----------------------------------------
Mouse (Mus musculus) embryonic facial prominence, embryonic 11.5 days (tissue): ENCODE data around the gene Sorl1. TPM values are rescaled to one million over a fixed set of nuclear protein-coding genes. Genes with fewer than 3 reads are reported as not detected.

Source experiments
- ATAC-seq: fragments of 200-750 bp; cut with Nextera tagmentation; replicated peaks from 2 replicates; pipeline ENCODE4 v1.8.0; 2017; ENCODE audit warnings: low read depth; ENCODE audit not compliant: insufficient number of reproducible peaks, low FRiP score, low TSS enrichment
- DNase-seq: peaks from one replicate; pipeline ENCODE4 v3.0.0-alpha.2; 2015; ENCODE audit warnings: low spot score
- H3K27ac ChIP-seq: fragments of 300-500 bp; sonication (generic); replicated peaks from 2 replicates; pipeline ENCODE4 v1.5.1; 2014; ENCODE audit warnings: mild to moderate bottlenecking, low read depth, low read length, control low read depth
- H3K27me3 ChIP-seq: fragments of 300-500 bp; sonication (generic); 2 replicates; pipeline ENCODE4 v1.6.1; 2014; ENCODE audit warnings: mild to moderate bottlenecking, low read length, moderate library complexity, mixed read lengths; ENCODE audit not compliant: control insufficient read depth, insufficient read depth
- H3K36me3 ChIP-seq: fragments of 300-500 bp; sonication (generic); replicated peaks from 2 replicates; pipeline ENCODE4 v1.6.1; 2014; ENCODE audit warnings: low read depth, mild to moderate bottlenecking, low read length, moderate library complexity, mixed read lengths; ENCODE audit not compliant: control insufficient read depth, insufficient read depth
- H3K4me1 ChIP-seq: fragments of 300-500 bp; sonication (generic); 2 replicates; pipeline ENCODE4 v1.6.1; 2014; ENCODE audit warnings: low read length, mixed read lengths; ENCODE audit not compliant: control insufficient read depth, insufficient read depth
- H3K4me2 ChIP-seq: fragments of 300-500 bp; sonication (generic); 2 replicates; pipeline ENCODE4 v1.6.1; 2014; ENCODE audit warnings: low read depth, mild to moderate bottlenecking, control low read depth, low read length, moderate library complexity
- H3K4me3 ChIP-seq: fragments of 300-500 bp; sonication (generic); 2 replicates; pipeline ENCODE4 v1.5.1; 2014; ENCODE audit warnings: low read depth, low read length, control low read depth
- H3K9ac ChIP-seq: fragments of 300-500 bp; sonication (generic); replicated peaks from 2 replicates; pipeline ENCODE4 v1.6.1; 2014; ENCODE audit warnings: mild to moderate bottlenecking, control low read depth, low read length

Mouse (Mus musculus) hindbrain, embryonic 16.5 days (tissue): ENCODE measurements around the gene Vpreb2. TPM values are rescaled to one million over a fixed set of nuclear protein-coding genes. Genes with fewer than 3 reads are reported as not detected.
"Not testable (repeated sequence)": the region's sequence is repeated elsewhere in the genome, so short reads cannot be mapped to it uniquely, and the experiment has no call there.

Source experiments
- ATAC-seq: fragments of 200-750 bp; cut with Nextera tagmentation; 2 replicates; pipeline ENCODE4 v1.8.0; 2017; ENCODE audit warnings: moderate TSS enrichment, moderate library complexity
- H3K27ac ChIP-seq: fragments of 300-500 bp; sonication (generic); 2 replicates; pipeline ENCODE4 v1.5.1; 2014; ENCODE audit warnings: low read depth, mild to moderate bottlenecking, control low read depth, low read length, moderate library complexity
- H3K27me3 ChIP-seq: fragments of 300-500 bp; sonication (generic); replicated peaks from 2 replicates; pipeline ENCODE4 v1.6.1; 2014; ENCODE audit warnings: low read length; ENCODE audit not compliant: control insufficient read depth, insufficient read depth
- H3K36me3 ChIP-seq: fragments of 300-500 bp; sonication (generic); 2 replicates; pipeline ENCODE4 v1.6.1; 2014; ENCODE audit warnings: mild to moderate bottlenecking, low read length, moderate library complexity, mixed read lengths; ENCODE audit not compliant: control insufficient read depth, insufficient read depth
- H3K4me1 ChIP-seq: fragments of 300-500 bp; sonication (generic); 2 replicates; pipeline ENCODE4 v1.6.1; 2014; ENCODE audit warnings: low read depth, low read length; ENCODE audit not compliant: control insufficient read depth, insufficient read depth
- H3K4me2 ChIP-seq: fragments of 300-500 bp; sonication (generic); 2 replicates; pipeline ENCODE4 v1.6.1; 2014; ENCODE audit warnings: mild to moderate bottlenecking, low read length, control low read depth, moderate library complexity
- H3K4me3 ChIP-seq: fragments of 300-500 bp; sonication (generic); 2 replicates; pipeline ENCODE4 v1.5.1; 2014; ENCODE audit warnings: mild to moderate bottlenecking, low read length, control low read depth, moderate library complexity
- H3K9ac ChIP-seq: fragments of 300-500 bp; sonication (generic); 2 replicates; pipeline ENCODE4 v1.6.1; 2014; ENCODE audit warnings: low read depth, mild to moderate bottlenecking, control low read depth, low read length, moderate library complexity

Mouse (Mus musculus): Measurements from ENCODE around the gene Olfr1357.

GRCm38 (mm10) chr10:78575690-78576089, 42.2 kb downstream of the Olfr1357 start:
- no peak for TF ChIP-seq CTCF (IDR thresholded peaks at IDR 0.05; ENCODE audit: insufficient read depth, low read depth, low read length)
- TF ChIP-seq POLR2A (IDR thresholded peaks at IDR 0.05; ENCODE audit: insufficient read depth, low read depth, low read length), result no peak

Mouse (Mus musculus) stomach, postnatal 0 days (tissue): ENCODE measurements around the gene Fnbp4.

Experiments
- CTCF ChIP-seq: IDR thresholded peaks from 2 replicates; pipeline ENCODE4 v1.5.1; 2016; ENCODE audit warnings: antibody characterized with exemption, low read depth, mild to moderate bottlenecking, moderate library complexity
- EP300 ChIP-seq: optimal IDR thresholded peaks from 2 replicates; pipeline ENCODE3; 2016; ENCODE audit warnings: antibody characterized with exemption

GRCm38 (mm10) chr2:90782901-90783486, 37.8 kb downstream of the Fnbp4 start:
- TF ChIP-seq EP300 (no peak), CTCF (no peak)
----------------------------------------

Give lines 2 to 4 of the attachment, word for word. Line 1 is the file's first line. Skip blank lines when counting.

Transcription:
Source experiments
- ATAC-seq: fragments of 200-750 bp; cut with Nextera tagmentation; replicated peaks from 2 replicates; pipeline ENCODE4 v1.8.0; 2017; ENCODE audit warnings: low read depth; ENCODE audit not compliant: insufficient number of reproducible peaks, low FRiP score, low TSS enrichment
- DNase-seq: peaks from one replicate; pipeline ENCODE4 v3.0.0-alpha.2; 2015; ENCODE audit warnings: low spot score